By Investors Hub
The major U.S. index futures are pointing to a lower opening on Wednesday following the lackluster performance seen in the previous session.
Renewed uncertainty about a U.S.-China trade deal may weigh on the markets after a report from the Wall Street Journal said trade talks are in danger of hitting an impasse.
Citing former administration officials and others following the talks, the WSJ said the potential impasse threatens to derail the Trump administration?s plan for a limited phase one deal this year.
The Journal said both sides remain divided over core issues, including China?s demand for removing tariffs and the U.S.?s insistence on China buying farm products.
The report from the WSJ comes after President Donald Trump threatening higher tariffs on Chinese goods if an agreement is not reached.
?If we don?t make a deal with China, I?ll just raise the tariffs even higher,? Trump said during a cabinet meeting at the White House on Tuesday.
Trump said he was happy with the current trade situation, citing the billions of dollars brought in by tariffs, and declared, ?China is going to have to make a deal that I like.?
Despite the downward momentum being shown by the futures, traders have recently shown a knack for shrugging off negative news on the trade front amid unshakable optimism a deal will eventually get done.
Later in the trading day, the Federal Reserve is scheduled to release the minutes of its latest monetary policy meeting.
The minutes are likely to reinforce the view that the Fed will leave interest rates on hold for the foreseeable future after three straight rate cuts.
After moving modestly higher over the course of Monday?s session, stocks showed a lack of direction during trading on Tuesday. The major averages spent most of the day bouncing back and forth across the unchanged line.
The major averages eventually ended the session mixed. While the Nasdaq rose 20.72 points or 0.2 percent to a new record closing high of 8,570.66, the Dow fell 102.20 points or 0.4 percent to 27,934.02 and the S&P 500 edged down 1.85 points or 0.1 percent to 3,120.18.
Stocks initially moved to the upside amid recent upward momentum, which has helped propel stocks to record highs amid unshakable optimism about a potential U.S.-China trade deal.
Buying interest waned shortly after the start of trading, however, with disappointing results from Home Depot (HD) offsetting the positive sentiment.
Shares of Home Depot moved sharply lower after the home improvement retailer reported weaker than expected third quarter revenues and lowered its full-year sales forecast.
Department store chain Kohl’s (KSS) also posted a steep loss after reporting weaker than expected third quarter results and cutting its annual guidance.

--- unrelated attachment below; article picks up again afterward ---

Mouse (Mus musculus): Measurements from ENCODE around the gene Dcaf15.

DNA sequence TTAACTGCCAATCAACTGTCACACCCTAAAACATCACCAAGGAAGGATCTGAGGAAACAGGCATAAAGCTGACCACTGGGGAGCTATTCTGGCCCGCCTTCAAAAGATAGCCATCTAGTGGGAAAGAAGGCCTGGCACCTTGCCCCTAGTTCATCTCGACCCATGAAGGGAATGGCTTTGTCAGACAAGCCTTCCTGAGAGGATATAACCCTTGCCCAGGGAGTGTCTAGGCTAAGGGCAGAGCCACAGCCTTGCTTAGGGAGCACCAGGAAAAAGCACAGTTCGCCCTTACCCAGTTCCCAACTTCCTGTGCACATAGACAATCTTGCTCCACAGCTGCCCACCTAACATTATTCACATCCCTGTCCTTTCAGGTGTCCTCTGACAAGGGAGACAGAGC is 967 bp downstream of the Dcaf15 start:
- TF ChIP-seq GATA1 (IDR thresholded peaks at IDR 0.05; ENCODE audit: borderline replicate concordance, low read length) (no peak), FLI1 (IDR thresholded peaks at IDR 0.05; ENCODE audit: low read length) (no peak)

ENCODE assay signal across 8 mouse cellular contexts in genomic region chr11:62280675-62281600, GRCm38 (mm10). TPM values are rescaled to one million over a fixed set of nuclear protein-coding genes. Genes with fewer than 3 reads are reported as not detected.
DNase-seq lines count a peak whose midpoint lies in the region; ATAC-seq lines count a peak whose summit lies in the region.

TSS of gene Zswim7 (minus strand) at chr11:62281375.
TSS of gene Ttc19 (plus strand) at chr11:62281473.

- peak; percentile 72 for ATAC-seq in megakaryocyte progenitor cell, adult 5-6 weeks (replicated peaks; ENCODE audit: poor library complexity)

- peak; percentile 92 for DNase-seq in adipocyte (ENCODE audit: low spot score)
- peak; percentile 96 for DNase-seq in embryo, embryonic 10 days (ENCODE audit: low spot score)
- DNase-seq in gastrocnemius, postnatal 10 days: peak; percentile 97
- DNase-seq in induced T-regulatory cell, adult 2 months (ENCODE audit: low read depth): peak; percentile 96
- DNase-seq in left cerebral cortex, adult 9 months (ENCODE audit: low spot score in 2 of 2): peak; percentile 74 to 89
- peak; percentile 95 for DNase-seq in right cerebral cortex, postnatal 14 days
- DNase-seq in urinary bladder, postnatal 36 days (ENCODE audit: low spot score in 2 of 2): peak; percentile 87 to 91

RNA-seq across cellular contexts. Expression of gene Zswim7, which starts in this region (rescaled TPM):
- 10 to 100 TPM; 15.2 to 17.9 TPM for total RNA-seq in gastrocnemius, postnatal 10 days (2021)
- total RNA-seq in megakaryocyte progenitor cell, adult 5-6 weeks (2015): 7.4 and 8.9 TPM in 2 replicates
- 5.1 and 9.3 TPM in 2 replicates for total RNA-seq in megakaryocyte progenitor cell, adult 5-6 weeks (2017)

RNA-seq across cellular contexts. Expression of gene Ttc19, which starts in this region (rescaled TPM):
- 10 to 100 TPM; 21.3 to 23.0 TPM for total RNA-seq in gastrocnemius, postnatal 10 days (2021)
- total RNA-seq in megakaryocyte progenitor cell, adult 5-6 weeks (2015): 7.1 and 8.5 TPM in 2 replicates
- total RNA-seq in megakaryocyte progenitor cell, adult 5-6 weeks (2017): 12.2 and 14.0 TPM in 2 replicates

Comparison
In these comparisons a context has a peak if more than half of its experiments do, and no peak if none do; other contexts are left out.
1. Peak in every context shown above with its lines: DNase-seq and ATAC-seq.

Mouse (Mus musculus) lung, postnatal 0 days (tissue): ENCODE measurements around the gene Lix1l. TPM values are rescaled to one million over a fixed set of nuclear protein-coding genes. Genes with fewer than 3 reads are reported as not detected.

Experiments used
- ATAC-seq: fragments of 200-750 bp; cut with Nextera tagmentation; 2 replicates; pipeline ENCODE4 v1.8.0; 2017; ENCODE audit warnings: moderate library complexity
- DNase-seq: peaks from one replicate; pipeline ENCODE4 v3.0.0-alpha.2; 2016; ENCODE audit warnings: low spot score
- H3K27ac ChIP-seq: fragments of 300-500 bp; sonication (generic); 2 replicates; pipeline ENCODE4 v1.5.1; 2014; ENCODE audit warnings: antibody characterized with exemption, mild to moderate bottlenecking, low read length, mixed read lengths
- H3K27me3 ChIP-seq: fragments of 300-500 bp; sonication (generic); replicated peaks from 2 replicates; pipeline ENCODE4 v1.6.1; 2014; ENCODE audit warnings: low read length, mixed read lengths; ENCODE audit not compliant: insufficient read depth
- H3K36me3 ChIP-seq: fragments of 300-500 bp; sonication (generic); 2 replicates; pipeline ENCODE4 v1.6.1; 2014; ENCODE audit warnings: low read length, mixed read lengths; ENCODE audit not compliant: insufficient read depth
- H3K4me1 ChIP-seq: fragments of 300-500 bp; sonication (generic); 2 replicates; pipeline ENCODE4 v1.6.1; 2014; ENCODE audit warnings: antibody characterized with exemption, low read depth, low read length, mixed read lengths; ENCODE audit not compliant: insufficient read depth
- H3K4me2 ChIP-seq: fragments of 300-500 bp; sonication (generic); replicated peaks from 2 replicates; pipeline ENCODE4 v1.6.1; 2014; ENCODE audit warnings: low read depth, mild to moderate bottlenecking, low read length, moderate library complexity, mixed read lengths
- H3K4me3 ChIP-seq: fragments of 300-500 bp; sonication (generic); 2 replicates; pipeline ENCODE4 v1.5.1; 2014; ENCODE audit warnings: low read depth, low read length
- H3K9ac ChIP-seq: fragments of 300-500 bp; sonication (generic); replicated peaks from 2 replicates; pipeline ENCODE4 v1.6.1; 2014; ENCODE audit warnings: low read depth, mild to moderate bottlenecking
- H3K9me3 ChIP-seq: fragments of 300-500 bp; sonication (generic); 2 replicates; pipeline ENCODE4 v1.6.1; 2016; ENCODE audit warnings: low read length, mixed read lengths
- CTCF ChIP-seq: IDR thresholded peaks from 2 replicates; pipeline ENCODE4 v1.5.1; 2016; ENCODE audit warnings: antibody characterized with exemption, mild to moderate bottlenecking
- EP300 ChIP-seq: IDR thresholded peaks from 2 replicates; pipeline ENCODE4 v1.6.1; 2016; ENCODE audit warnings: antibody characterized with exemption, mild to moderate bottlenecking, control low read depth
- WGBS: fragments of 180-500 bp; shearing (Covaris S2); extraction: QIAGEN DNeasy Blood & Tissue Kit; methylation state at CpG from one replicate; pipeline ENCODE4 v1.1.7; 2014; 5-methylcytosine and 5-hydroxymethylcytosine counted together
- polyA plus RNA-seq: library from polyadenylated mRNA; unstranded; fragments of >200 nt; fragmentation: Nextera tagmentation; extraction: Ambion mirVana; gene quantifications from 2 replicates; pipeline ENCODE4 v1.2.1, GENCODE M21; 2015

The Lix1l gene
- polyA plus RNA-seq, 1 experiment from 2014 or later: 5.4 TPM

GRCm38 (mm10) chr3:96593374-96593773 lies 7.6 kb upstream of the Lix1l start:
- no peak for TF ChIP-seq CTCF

Meanwhile, in a continuation of the market’ recent trend of shrugging off negative news on the trade front, traders seemed unfazed by Trump threatening higher tariffs on Chinese goods if an agreement is not reached.
In U.S. economic news, the Commerce Department released a report before the start of trading showing a substantial rebound in new residential construction in the month of October.
The Commerce Department said housing starts surged up by 3.8 percent to an annual rate of 1.314 million in October after plunging by 7.9 percent to a revised rate of 1.266 million in September.
Economists had expected housing starts to jump by 5.1 percent to a rate of 1.320 million from the 1.256 million originally reported for the previous month.
The report also said building permits spiked by 5.0 percent to an annual rate of 1.461 million in October after tumbling by 2.4 percent to a revised rate of 1.391 million in September.
Building permits, an indicator of future housing demand, had been expected to edge down by 0.1 percent to a rate of 1.385 million from the 1.387 million originally reported for the previous month.
Most of the major sectors ended the day showing only modest moves, although natural gas stocks showed another substantial move to the downside.
Extending the steep drop seen in the previous session, the NYSE Arca Natural Gas Index plunged by 2.9 percent to its lowest closing level in well over fourteen years.
The continued sell-off by natural gas stocks came as the price of natural gas for December delivery slid $0.056 or 2.2 percent to $2.510 per million BTUs.
A sharp decline by the price of crude oil also contributed to weakness throughout the energy sector. Reflecting the weakness in the sector, the NYSE Arca Oil Index and the NYSE Arca Oil Service Index slumped by 1.6 percent and 1.3 percent, respectively.
On the other hand, biotechnology stocks showed a strong move to the upside, driving the NYSE Arca Biotechnology Index up by 1.5 percent to a four-month closing high.
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